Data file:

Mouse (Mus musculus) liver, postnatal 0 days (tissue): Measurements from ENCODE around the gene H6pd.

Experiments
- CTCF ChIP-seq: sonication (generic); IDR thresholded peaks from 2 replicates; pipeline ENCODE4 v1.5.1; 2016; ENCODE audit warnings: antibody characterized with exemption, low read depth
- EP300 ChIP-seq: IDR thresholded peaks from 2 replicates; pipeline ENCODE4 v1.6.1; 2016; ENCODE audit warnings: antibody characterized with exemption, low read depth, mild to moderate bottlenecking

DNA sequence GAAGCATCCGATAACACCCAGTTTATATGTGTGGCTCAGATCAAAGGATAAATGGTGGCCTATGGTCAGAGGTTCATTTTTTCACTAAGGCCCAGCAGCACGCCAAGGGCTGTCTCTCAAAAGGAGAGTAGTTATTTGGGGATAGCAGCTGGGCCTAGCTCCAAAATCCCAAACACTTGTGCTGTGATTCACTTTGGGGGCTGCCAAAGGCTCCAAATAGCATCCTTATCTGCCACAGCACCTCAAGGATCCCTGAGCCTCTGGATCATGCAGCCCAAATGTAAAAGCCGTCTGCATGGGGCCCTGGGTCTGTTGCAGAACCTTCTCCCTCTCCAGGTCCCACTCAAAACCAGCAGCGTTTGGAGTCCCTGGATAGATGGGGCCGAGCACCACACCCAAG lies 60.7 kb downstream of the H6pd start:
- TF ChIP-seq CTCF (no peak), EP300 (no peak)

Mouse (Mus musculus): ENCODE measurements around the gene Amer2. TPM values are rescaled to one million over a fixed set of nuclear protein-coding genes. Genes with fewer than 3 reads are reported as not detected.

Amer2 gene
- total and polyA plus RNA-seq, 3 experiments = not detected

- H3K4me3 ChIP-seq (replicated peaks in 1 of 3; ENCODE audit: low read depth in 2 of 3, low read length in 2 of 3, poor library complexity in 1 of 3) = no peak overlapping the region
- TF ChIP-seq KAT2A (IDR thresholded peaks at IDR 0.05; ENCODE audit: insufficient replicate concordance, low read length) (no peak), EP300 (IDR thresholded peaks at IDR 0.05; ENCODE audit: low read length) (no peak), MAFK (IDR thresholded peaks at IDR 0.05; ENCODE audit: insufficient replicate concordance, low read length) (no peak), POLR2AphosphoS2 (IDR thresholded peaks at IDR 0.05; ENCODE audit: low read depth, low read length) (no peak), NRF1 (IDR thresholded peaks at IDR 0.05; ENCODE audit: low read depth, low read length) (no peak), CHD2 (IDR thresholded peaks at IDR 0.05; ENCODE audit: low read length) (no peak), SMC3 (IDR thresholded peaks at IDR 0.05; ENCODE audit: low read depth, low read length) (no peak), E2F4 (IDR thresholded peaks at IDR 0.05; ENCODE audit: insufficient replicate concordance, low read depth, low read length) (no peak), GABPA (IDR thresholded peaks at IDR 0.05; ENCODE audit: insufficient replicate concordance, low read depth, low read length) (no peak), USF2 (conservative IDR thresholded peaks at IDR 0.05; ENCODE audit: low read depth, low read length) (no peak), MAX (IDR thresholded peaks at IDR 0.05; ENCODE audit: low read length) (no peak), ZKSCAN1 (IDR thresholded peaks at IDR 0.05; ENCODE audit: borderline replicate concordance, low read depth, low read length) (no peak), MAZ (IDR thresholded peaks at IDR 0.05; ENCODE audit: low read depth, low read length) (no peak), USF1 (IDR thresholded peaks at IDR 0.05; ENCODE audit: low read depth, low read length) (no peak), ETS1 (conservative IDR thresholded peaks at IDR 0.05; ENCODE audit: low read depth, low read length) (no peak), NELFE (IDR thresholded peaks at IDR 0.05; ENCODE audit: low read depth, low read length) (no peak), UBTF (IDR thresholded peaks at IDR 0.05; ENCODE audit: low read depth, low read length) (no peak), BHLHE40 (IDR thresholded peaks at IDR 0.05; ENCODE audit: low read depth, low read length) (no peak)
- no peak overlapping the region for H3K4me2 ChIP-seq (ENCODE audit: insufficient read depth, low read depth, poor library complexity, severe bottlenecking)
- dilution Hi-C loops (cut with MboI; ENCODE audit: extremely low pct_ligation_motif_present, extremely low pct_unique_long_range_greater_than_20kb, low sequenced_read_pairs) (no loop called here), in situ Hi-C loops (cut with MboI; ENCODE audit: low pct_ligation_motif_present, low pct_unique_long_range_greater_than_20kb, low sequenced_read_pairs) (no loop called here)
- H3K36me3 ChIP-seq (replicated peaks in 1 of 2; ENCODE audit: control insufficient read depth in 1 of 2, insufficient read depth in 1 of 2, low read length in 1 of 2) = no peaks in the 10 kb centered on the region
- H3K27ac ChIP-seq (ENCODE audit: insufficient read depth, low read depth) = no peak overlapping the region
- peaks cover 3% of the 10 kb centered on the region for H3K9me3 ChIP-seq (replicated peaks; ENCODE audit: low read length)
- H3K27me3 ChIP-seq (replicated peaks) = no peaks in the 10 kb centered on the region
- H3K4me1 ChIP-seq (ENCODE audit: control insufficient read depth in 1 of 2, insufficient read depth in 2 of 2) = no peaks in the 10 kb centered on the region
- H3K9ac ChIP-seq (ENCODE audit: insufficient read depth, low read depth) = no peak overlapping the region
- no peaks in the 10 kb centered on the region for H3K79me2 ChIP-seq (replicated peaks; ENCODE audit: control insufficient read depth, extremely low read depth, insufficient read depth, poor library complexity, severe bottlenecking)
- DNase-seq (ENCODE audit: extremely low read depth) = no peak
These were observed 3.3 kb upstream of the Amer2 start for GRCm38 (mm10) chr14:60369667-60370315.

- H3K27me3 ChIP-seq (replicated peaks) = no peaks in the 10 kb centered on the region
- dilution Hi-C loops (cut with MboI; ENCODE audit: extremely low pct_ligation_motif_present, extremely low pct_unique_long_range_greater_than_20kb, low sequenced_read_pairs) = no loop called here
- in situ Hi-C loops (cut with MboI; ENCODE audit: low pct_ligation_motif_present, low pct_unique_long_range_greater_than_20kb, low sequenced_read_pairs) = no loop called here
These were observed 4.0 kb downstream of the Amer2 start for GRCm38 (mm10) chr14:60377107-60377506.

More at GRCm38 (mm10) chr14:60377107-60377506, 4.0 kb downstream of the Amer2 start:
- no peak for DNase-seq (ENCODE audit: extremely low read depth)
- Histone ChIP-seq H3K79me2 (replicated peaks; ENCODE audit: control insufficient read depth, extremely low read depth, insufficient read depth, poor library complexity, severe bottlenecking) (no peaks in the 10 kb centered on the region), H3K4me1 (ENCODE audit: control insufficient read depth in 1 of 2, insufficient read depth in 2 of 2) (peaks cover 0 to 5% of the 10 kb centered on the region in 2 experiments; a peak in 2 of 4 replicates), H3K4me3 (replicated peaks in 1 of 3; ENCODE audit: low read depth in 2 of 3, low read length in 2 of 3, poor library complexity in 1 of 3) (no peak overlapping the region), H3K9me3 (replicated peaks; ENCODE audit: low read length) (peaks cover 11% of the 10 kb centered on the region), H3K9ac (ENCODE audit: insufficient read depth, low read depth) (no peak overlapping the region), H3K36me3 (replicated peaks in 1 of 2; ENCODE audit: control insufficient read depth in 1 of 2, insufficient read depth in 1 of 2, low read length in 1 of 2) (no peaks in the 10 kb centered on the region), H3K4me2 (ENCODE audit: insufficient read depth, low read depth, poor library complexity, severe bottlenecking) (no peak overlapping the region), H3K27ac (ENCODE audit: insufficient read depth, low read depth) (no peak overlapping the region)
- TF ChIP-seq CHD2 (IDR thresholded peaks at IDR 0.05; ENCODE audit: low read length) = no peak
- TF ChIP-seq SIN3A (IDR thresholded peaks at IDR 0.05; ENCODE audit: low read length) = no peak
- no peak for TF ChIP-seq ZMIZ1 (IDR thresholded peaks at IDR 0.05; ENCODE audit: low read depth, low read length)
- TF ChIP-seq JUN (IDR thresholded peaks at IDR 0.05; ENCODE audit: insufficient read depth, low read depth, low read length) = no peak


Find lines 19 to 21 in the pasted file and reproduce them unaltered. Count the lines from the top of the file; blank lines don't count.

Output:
- H3K9ac ChIP-seq (ENCODE audit: insufficient read depth, low read depth) = no peak overlapping the region
- no peaks in the 10 kb centered on the region for H3K79me2 ChIP-seq (replicated peaks; ENCODE audit: control insufficient read depth, extremely low read depth, insufficient read depth, poor library complexity, severe bottlenecking)
- DNase-seq (ENCODE audit: extremely low read depth) = no peak